“Every organization that I’ve belonged to at one time or another has held fundraisers (at Faces),” Raya said. “The (Sacramento Gay and Lesbian Softball League) held its first organizational meeting there at Faces. Terry has given his own money to get us more political power. It really is a community center.”
The area was dubbed “Lavender Heights” in the mid-1980s after Faces and other gay-friendly clubs opened. The Sacramento LGBT Community Center, co-founded by Sidie, later joined the neighborhood. In May, the Sacramento City Council approved plans for rainbow-colored crosswalks at the intersection of 20th and K streets.
Sidie said he worries Faces will receive noise complaints once the Whole Foods is built and the tenants move into their apartments. But Hansen believes the club can coexist with the upcoming mixed-use project, which should start construction this spring. Prospective tenants will be well briefed on the neighborhood’s activity level and required to sign disclosure agreements, he said. The apartments will contain soundproofing to help with noise.
“It’s a natural kind of fear, but at this point I don’t think it’s well founded,” Hansen said. “We’ve worked very hard to make sure the projects coming in like Whole Foods are respectful of the neighbors around them. I expect that a lot of LGBT people will want to live there, right in the heart of 20th and K. It’s not a secret that entertainment districts can unsettle the more quiet types. The suburban empty-nester that wants the tranquillity of a quiet street at night, this is not going to be the place for them. ”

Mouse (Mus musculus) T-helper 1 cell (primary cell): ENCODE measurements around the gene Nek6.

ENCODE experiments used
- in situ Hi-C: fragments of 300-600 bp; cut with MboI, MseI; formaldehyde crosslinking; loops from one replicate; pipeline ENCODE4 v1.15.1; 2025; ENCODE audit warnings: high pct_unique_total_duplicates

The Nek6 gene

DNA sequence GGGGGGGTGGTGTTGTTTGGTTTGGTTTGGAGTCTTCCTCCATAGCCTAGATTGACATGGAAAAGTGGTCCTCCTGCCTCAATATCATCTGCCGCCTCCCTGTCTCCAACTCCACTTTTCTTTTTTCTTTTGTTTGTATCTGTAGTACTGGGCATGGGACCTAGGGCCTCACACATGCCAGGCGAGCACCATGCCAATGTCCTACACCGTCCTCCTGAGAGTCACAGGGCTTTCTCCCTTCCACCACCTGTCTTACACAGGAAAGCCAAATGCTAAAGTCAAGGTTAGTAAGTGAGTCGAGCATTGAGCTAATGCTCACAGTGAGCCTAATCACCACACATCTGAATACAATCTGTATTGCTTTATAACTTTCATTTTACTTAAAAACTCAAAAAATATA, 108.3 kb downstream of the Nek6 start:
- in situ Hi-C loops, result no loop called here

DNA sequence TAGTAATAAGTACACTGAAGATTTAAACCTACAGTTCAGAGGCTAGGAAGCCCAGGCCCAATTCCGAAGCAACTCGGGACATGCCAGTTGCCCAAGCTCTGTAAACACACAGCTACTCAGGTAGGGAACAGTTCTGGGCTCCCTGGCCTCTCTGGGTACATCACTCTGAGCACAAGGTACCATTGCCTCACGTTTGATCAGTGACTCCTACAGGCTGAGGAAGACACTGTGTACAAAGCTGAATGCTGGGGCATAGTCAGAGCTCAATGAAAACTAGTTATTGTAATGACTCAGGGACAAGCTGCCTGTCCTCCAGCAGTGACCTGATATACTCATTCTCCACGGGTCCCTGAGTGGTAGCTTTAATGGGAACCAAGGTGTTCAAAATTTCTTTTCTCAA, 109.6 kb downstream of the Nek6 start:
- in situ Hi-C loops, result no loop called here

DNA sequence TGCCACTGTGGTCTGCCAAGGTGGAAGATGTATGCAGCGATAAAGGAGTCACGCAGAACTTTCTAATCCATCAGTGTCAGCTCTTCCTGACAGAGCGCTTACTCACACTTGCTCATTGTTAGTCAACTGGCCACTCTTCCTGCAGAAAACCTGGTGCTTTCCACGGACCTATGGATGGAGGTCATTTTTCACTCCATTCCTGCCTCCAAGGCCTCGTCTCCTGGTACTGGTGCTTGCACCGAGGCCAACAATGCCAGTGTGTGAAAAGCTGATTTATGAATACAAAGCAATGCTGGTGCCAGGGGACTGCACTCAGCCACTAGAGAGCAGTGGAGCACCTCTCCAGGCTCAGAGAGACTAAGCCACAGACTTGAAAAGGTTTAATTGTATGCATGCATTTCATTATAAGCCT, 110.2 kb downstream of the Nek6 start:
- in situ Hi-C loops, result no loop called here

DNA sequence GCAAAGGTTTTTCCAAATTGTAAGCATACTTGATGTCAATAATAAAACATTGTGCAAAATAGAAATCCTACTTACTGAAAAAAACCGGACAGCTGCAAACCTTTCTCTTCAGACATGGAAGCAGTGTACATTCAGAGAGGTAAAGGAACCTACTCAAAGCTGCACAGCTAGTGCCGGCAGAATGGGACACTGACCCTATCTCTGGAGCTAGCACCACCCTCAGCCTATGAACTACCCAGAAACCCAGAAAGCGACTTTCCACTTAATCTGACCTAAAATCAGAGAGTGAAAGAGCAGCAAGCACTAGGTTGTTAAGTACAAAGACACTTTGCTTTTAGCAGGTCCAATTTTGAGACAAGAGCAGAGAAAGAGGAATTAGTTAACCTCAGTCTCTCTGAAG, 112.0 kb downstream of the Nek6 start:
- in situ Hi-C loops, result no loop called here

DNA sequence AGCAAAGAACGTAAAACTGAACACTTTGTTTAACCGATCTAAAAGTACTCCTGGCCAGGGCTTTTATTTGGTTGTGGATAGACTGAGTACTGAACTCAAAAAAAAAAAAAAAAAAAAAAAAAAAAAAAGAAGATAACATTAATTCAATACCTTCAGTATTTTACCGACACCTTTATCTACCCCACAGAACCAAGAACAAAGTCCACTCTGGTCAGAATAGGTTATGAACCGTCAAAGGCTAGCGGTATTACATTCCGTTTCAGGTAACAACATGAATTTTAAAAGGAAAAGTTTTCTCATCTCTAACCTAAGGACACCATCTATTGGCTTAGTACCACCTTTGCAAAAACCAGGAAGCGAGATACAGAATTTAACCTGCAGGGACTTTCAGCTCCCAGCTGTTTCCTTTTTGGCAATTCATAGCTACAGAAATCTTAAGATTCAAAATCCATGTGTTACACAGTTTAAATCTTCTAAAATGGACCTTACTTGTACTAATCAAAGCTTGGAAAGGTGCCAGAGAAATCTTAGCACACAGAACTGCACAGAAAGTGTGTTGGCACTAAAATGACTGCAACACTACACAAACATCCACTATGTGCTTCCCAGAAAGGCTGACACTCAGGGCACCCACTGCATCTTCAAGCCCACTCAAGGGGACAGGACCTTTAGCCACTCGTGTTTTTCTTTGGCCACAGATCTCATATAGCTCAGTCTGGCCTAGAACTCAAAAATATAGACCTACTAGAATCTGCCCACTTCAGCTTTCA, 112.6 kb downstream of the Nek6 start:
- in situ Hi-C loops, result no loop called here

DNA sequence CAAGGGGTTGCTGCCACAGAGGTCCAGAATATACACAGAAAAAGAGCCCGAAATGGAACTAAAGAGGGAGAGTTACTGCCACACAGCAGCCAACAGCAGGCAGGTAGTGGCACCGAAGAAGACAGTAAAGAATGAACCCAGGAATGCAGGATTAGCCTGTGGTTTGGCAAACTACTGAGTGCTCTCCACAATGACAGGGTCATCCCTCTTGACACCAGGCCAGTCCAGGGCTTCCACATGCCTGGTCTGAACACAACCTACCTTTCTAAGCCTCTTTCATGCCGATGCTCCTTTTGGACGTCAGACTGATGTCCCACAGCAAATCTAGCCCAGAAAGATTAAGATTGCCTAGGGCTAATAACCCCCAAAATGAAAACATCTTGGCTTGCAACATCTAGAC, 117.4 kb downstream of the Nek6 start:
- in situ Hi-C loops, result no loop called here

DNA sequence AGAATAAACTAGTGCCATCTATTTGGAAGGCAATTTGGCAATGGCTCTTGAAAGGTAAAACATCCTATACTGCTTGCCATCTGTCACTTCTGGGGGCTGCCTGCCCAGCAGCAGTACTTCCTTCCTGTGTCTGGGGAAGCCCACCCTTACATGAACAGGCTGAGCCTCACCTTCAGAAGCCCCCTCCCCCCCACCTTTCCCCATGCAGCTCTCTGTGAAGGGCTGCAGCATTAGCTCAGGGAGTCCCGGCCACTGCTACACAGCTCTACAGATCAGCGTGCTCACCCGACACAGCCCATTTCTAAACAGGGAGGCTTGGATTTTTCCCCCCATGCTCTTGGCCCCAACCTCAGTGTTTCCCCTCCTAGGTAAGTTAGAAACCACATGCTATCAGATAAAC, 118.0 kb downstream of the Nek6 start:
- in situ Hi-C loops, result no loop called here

Sidie’s already turning down the volume on his nightlife career. At his busiest, he owned Faces, Club 21, Bojangles, Head Hunters, the Verona Village Resort in Sutter County and a Wisconsin farm. Now, he just owns Faces and the resort.
He said the club has been for sale for five years. He’s received offers, but he’s not quite ready to stack the chairs at this decades-running dance party. Instead, he’s mulling a renovation of Faces’ front lounge, creating a space geared for the 40-and-up set.
“I love the name ‘Faces’ because it really holds true today,” Sidie said. “There’s all different kinds of faces now, so it’s even better.”
What: Co-founded in 1987 by Faces owner Terry Sidie, the annual Rainbow Festival has become one of Sacramento’s largest LGBT events and fundraisers. This year’s musical acts include Hayley Glines, Postmodern Horror, ONOFF, Hero’s Last Mission and other entertainment.
Where: 20th and K streets, Sacramento.
When: 10 a.m. to 6 p.m. Sunday